The main sites include the Great Theater, with 25,000 seats, and the Library of Celsus, one of the architectural masterpieces of Anatolia (Asia Minor). See the Terraced Houses, which evince the decadent luxury of Roman upper-class life, and visit the last home of the Virgin Mary, where St. John hid her from the pagan Ephesians to save her life. Ephesus figures large in Biblical history: the Apostle Paul came to the city to preach in its Great Theater, its church was one of the seven churches of Asia that are cited in the Book of Revelation, and the Gospel of John may have been written here. Explore the remains of the Temple of Diana (one of the Seven Wonders of the Ancient World) and St. John's Basilica. Walk in the footsteps of Marc Antony and Cleopatra along the marble streets of the Sacred Way - a remarkable Turkey travel experience.

Cappadocia/Goreme Valley

An essential - and otherworldly - stop on any tour of Turkey, Cappadocia is a region of extraordinary natural and cultural wonders that figures large in Biblical history. The surreal lunar landscape is comprised of cone, mushroom and pinnacle-shaped formations of red sandstone and salt deposits from the Miocene (Tertiary) period that have been naturally shaped by wind and rain for thousands of years.

During the Roman and Byzantine eras this area served as a shelter for the early Christians escaping persecution and Christianity flourished from the 4th to the 11th century. During this time, the soft volcanic deposits were carved out for dwellings, monasteries, churches and underground communities. Now it is possible for those traveling Turkey to explore these underground cities and dwellings carved into the stone "fairy chimneys." This extraordinary natural and cultural wonder has been declared a UNESCO World Heritage site.


Pamukkale is an area of spectacular natural thermal hot springs and a UNESCO World Heritage site. The name means "Cotton Castle" and refers to the gracefully curved white pools, formed by minerals in the thermal waters, which cascade down a ridge.

Nearby is the fascinating archaeological site of Hieropolis, an ancient hot springs resort founded in 190 BC and greatly enlarged by the Romans. Many consider the springs to have healing properties and it is possible to bathe in these soothing waters during your tour of Turkey-indeed people have been doing so since before recorded history.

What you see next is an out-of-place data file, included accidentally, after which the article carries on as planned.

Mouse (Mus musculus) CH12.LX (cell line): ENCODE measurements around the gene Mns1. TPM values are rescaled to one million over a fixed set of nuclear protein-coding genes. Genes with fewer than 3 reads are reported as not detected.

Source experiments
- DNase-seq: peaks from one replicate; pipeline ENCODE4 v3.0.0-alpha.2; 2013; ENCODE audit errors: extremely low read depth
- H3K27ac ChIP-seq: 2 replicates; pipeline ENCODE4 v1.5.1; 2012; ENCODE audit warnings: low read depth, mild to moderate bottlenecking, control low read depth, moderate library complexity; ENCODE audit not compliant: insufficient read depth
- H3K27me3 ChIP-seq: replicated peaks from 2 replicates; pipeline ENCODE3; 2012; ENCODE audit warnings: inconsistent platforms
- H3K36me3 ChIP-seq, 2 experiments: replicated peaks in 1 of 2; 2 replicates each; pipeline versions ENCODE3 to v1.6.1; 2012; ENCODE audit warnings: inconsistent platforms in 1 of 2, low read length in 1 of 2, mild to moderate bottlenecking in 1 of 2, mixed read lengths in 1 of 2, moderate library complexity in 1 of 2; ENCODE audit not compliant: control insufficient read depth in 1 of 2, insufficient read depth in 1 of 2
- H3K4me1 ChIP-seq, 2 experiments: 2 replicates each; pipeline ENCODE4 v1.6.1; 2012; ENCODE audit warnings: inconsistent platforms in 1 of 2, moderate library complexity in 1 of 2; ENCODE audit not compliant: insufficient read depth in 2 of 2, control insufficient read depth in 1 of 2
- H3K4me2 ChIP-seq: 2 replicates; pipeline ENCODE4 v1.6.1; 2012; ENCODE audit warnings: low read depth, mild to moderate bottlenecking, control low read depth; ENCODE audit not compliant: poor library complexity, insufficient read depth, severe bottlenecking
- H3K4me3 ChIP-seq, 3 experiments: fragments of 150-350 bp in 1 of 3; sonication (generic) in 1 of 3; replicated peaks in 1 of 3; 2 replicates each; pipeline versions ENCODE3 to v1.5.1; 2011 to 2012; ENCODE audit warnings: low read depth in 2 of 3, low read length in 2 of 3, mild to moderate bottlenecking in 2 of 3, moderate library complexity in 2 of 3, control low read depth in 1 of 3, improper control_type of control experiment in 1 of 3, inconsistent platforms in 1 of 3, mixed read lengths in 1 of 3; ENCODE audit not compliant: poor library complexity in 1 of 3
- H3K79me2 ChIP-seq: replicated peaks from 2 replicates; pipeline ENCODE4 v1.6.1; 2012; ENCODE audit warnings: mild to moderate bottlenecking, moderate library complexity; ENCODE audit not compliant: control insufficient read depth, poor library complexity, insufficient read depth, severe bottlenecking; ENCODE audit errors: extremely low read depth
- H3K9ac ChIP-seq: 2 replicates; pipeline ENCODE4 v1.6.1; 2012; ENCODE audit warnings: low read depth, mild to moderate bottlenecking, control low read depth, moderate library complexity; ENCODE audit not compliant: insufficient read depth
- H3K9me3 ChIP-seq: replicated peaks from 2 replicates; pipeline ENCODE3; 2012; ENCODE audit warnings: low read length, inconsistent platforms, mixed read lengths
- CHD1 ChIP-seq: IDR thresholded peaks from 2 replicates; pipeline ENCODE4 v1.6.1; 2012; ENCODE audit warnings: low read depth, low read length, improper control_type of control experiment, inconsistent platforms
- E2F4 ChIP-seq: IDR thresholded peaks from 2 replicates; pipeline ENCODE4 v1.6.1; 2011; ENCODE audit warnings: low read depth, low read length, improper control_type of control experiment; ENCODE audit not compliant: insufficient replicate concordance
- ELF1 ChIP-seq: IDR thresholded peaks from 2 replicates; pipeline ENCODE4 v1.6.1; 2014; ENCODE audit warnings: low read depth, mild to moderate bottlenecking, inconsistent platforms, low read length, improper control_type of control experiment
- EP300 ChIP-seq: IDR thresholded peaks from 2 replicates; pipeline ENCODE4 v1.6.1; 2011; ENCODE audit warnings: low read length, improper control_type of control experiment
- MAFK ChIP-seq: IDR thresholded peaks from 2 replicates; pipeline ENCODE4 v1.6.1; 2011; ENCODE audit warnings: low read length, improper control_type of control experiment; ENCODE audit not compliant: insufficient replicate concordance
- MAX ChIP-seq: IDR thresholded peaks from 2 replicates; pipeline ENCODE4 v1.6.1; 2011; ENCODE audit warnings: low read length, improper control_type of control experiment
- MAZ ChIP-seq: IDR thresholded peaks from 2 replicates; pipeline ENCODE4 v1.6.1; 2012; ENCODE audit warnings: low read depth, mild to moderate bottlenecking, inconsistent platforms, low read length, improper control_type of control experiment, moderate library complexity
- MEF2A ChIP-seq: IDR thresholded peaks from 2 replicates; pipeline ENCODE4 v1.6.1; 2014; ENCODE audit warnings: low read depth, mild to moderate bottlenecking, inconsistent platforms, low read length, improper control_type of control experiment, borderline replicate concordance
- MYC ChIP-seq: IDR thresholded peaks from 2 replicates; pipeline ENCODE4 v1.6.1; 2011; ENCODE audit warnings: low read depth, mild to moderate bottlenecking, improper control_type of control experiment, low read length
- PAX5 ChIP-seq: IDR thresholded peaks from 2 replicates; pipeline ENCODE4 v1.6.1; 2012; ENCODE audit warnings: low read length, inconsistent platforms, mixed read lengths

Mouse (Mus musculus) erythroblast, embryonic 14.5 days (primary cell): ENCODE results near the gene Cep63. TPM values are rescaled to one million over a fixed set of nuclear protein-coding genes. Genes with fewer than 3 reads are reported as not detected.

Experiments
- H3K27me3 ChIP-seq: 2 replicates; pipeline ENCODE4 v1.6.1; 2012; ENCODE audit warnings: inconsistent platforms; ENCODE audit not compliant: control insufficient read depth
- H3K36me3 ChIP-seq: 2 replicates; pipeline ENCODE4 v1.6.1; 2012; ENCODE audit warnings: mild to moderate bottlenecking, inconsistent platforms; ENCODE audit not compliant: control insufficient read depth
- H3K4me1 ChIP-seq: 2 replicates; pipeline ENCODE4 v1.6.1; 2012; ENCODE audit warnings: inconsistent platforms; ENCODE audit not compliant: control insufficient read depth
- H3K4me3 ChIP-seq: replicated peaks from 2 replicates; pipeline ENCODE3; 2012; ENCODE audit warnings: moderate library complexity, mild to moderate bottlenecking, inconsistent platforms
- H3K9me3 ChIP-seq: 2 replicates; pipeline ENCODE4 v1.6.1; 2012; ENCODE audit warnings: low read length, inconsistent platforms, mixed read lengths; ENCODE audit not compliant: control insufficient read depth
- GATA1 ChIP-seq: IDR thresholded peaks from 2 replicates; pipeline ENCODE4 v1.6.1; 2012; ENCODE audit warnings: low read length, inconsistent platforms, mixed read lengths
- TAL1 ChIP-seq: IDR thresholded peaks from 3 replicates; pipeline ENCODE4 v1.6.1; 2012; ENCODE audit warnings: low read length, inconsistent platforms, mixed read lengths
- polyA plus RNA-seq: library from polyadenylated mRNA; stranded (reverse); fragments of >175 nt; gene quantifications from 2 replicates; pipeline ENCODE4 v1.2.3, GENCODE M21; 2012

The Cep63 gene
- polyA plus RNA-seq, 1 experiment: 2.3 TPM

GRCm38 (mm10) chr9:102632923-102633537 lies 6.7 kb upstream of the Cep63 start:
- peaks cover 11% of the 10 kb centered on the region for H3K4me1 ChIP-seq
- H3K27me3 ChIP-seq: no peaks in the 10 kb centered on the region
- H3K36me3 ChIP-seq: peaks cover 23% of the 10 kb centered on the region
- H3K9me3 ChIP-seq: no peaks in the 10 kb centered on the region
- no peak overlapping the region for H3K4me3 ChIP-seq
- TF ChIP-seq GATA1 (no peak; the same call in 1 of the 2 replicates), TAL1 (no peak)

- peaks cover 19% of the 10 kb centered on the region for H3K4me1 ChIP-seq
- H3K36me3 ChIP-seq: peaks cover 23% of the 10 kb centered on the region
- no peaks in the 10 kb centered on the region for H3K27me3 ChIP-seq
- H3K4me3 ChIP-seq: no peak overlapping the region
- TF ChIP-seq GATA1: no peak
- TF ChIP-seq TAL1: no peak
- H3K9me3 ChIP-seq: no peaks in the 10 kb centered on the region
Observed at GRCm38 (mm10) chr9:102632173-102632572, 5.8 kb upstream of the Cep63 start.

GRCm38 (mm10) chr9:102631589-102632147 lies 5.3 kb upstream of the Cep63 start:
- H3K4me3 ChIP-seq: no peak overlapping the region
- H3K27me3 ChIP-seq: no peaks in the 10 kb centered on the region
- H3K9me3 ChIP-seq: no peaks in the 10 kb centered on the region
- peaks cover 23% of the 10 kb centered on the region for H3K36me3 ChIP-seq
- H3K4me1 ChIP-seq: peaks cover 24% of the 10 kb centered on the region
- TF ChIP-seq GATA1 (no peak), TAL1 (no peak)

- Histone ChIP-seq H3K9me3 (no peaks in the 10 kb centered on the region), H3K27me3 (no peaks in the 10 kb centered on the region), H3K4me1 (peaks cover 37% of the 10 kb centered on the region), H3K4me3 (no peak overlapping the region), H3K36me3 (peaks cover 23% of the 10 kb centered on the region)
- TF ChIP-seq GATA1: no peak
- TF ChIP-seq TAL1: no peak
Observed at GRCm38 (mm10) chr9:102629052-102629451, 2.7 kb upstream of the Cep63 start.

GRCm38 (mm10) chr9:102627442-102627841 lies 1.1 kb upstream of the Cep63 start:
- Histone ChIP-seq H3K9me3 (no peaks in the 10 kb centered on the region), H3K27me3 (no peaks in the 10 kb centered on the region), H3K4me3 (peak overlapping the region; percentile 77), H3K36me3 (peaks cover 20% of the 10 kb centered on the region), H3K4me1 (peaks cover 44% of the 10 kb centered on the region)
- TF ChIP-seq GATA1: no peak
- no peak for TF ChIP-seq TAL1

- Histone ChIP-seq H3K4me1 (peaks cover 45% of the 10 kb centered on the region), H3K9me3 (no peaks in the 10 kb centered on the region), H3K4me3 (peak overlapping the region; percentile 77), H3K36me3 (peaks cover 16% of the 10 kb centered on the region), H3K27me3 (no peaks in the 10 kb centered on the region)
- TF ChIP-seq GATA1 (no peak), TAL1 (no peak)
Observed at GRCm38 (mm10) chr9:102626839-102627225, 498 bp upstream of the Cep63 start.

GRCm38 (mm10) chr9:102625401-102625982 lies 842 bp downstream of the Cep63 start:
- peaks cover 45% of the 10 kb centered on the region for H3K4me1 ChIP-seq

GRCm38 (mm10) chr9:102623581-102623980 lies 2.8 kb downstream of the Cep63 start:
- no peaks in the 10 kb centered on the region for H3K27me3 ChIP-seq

Bodrum is famous throughout Europe for good reason. The exquisite sapphire waters of the South Aegean Sea surround a town of square whitewashed houses that appear like sugar cubes dotting the hills. Strolling the winding alleys reveals a charming village draped in brilliant pink bougainvillea.

The marina is modern, its cafés trendy and its restaurants posh. The Castle of Peter, built by Christian Crusaders in 1402, graces Bodrum's harbor. It houses the interesting Museum of Underwater Archeology. Take the time during your Turkey tour to stroll through the quaint market, and see the statue of Herodotus-Bodrum's native son-the Greek "Father of History" who is credited with being Western culture's first systematic historian. The eponymous Mausoleum of Mausolus, one of the Seven Wonders of the Ancient World, was located in Bodrum. While there is little left of the ancient structure, models and sketches found on its grounds attempt to convey its majesty. There is also an ancient theater.

A glorious day-or week-may be spent aboard a traditional Turkish yacht known as a gullet, complete with crew and a certified archaeologist as your Turkey tour guide. Sail through the crystal-clear waters of the "Turquoise Coast," stopping at islands such as Aquarium and Karaada, with its natural hot springs. Longer excursions can access the outer islands of Knidos and Patara, where the ruins of ancient Greek civilizations can be explored. Greek islands such as Rhodes may also be accessed.

In summer droves of European tourists and a pounding disco scene recall the worst excesses of Mallorca. Spring and fall are recommended times to visit lovely Bodrum.